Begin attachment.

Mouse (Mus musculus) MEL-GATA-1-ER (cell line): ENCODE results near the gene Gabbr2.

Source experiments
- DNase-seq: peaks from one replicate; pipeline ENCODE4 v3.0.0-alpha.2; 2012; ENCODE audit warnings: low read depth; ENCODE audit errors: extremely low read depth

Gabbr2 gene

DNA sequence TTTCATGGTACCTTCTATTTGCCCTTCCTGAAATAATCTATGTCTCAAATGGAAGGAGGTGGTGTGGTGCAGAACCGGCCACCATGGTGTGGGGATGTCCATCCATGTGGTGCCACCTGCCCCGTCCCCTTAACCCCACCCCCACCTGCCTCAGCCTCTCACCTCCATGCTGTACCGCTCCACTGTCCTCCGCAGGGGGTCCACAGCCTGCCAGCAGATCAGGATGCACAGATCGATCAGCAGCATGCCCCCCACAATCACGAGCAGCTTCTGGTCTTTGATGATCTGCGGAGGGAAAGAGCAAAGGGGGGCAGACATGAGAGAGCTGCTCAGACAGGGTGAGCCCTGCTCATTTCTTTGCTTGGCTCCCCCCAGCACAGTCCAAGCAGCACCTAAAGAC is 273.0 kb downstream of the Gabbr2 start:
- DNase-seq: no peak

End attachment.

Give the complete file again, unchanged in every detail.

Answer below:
Mouse (Mus musculus) MEL-GATA-1-ER (cell line): ENCODE results near the gene Gabbr2.

Source experiments
- DNase-seq: peaks from one replicate; pipeline ENCODE4 v3.0.0-alpha.2; 2012; ENCODE audit warnings: low read depth; ENCODE audit errors: extremely low read depth

Gabbr2 gene

DNA sequence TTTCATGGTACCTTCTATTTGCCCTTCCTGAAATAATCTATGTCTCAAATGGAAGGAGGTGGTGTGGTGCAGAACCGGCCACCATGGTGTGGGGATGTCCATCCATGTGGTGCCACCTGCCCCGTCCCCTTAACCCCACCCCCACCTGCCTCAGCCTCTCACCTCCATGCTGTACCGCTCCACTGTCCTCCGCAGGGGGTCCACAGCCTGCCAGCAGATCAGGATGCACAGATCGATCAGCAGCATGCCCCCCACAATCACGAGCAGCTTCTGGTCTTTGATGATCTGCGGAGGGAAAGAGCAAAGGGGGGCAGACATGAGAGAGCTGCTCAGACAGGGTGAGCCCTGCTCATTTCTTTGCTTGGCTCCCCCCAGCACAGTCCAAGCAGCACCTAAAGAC is 273.0 kb downstream of the Gabbr2 start:
- DNase-seq: no peak